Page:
A snapshot is a way to preserve an editing state, or version, without creating a duplicate iteration of the photo. Located on the left side of the Develop module, the Snapshots panel is where you will find the functionality to create and manage snapshots. You can also find the command to create a new snapshot under the Develop menu (along with its shortcut).

Because snapshots are only visible within the Develop module you can think of these as a means to track or preserve different steps in your editing workflow, as well as a way to create different versions of edits as you explore possibilities with an easy way to go back to a former state.


The History panel is always quietly working in the background and is easy to overlook. Again, thanks to the fact that we’re working in this catalog file all the work we do is recorded to the catalog as we go without us having to manually save that work. If you switch to the Develop module and expand the History panel you will see all the individual edit steps, the import state, and more, recorded in an ever-growing list. Some steps are easy to discern, like Exposure +1, but others may indicate nothing more than that an adjustment brush stroke was applied.

The important thing to know about the History panel right now is that we can go back in time in our editing history of a selected photo just by clicking a previous step in the history panel. This can be useful when we’ve made a mistake (or made a creative exploration of settings) and want to go back to a last known good state, or even if we just want to compare where we are now with where we were before. By default, the Before/After view function compares where we are now with how the photo looked at import. That may be helpful sometimes, but there may also be times when we want to compare where we are now with a more recent point in our history, and that’s where this panel can help. If you right-click any step in the History panel, you’ll see an option to Copy History Step Settings to Before appear in the contextual menu.

That means you can set the behavior of the Before state to display the way the photo looked at the selected history step. For example, say you completed the edits in the Basic panel and applied a B&W profile, and as you continue to refine your edits with other tools you want to be able to use the Before/After function to compare against the moment after you converted to B&W not back to when it appeared in color after import. Simply right click the Convert to Black & White step in the History panel and set it as the Before state. Now when you invoke Before/After view (press the \ key) you will compare against that history step until you change it to something else.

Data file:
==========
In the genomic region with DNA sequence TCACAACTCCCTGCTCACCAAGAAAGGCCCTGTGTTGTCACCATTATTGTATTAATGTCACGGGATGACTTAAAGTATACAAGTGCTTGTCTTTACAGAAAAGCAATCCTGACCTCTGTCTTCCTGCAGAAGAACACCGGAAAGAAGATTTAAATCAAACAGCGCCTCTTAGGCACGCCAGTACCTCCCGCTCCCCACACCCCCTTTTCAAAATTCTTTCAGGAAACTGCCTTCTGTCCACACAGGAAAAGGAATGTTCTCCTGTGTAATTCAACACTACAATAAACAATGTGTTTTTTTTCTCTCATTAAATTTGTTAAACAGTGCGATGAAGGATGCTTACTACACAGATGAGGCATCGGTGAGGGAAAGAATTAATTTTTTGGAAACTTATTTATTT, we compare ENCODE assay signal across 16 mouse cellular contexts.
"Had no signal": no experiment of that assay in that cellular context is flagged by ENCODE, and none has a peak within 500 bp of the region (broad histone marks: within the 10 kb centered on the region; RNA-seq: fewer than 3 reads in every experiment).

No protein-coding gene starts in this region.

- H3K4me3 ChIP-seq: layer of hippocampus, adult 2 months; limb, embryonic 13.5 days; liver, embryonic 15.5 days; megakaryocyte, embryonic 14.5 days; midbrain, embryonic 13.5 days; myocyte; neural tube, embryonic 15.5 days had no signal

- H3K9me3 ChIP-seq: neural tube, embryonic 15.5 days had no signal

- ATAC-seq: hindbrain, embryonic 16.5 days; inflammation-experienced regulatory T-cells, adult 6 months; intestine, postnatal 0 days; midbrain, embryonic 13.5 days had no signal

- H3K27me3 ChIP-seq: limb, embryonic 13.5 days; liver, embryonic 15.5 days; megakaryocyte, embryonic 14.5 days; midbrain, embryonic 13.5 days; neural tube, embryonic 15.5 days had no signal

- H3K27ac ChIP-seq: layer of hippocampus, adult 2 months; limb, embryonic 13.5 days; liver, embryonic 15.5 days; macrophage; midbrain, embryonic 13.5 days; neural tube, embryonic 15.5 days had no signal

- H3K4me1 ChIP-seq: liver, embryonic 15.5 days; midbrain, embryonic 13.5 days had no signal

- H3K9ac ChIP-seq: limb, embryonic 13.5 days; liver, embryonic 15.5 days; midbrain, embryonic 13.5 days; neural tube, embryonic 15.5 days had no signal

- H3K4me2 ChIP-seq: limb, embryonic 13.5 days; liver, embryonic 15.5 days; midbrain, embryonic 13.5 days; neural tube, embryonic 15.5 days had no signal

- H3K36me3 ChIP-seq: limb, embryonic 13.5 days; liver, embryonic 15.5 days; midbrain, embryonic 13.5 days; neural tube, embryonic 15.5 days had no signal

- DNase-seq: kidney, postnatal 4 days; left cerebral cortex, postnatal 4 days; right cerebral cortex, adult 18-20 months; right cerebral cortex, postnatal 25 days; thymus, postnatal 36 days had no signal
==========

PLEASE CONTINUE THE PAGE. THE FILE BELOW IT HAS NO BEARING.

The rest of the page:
Using These Together

You might be thinking that there are some similarities in purpose between snapshots and virtual copies, and you would be right. The main difference is that virtual copies appear as separate files within LrC and snapshots can only be accessed from within the Develop module. However, because virtual copies of a single photo all reference the same source photo they also all have access to the same snapshots created for that photo.

So, let’s say you created two virtual copies of a single source photo, which would appear as three separate previews/instances/photos within LrC. You could edit each one independently in LrC, and when you’ve finished editing you could preserve the final state of each one in a snapshot from within each instance of that photo. It can be very useful to see those different instances side-by-side, but that can also really clutter up the folder or collection you are viewing. If you no longer need to see the separate virtual copies you can simply delete them knowing that you’ve preserved the different versions in the Snapshots panel accessible from the original.